Keep a copy of the order with you
Carry your Intervention Order with you. Give a copy to the places where you and your children regularly go, such as school, kindergarten, childcare, work. Then they can call the police if necessary.
Help from the police
You may need to get help from your local police to deal with practical issues. You can arrange to have the police present while the defendant moves out or collects their belongings. It is not up to the police to evict the defendant. If the Intervention Order says that the defendant must not come within a certain distance of your house, then they must move out – usually by a specific date. If they don’t the police can arrest them for breaching the order. You can also get the police to go with you to get personal belongings from the house where the defendant is living. Again, the role of the police is to make sure that the terms of the order aren’t breached. They’re not there to help you move your things, but only to ensure that no intimidation or assault occurs.
Changing the order
You must obey the order too – you can’t give the defendant permission to ignore the order. Otherwise you can be charged by the police with aiding and abetting the defendant to commit a criminal offence in breaking the order. Circumstances may change after you get the Intervention Order. If you want to renew contact with the defendant, you must go back to court first and apply to change (‘vary’) the order. For example, you may decide that the defendant can come to your house, but you can still have an Intervention Order that says they must not assault, molest or threaten you or damage your property.If you want to vary the order, contact the court registrar. The registrar will fill in the court forms for you and organise for the defendant to be notified. You would then have to come back on another day and go before a magistrate who will make the decision. Either party can apply to vary the order at any time – the other person will be notified.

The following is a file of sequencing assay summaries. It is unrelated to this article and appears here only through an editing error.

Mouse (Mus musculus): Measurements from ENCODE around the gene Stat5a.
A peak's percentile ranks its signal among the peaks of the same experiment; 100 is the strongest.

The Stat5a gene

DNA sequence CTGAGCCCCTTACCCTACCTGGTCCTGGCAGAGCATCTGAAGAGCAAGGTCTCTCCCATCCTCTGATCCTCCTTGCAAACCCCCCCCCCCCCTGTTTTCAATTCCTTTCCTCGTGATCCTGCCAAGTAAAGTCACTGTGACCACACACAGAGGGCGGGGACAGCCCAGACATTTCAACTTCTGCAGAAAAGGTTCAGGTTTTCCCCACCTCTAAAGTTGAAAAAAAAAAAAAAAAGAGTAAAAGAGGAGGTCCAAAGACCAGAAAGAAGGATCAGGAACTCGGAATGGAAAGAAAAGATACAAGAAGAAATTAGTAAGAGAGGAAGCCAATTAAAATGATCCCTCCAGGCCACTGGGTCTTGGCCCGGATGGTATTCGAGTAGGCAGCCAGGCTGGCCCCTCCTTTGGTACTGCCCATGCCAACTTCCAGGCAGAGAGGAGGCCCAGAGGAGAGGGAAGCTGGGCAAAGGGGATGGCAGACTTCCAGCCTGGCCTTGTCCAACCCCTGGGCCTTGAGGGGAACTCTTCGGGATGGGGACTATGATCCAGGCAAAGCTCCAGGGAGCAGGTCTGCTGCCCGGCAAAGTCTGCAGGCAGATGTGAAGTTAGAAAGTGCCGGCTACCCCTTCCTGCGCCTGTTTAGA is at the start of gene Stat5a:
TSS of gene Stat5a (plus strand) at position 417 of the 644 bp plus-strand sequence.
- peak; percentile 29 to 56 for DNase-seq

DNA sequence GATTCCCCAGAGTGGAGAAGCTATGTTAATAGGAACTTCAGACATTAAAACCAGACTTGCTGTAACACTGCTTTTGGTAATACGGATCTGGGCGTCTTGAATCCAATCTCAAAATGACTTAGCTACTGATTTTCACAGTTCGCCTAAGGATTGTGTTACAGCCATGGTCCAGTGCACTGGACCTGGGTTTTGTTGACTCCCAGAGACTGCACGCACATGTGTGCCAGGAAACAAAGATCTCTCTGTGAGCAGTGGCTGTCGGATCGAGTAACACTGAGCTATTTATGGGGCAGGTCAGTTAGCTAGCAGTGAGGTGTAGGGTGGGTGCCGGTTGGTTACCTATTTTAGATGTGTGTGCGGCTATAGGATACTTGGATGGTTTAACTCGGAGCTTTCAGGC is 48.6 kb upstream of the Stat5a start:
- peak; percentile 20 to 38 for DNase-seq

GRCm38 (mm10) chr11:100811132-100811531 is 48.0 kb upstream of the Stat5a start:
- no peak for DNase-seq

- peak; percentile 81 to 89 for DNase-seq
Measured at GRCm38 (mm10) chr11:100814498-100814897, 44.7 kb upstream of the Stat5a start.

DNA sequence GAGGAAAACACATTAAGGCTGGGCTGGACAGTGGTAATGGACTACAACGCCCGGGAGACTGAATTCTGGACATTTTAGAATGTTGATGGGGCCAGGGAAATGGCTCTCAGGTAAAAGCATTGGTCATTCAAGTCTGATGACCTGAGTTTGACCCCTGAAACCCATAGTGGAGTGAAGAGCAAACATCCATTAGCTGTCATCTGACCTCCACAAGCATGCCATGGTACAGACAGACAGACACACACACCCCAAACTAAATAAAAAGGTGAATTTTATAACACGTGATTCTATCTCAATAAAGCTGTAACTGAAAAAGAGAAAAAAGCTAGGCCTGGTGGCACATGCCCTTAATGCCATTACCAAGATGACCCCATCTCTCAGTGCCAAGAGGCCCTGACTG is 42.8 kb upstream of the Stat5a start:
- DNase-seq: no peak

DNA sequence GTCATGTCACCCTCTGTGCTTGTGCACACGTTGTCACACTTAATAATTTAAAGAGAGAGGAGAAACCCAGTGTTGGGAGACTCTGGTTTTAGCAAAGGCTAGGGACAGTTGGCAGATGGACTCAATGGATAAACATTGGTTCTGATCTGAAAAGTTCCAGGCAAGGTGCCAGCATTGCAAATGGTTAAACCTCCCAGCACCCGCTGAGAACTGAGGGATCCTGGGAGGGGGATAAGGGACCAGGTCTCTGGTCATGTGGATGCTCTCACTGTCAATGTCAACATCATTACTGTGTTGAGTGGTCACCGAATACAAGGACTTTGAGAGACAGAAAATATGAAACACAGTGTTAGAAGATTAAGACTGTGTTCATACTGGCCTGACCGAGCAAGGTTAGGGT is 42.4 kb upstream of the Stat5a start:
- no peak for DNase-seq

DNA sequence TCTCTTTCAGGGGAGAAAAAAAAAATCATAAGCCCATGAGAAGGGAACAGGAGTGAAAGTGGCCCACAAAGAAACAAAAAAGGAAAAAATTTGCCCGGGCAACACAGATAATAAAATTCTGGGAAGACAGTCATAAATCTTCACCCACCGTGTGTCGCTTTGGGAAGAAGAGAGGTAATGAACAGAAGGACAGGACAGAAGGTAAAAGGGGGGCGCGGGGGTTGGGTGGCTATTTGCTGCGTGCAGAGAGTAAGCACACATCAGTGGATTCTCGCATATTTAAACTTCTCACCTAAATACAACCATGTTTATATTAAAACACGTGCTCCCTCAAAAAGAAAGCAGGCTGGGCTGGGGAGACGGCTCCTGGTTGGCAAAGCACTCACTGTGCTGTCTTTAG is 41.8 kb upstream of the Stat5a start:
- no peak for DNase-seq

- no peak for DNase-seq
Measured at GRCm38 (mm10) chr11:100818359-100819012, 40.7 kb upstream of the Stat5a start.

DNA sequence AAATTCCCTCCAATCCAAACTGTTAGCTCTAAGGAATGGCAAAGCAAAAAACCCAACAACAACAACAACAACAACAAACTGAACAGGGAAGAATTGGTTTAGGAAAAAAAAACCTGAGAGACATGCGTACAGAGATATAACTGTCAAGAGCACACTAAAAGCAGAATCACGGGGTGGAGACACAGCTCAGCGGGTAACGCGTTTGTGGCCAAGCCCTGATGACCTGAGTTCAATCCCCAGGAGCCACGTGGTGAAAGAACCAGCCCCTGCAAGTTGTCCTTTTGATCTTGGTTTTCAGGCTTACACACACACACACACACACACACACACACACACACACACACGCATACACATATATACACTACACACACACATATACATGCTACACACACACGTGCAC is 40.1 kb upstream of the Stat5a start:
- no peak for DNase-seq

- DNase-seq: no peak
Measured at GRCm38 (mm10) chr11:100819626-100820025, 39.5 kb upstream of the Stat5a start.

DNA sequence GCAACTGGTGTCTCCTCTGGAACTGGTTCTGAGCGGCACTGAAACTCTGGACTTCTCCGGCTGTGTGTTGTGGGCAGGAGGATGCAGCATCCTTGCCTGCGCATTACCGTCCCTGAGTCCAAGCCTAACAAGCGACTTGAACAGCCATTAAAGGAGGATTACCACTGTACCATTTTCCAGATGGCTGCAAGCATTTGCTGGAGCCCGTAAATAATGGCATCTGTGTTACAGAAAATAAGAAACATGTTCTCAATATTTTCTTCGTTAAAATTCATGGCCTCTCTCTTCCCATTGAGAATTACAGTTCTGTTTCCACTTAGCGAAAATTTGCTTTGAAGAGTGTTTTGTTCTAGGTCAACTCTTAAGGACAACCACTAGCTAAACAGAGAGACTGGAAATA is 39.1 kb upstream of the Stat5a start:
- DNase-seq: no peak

If you’re unhappy with police action
Ring the police station where you made your report and speak to the Section Sergeant. If this doesn’t work, there are formal complaint procedures. Any 24-hour police station can help you with this or you can complain to the Deputy Ombudsman (Police Complaints). You can also contact a community legal centre.
If you go interstate you can get your order registered and enforced by the police there. Check with the local court in that State about what to do.
If you are unhappy with the magistrate’s decision, you can appeal to the County Court. You must do this within one month. Speak to the registrar at the Magistrates’ Court about how to appeal. Get legal advice first.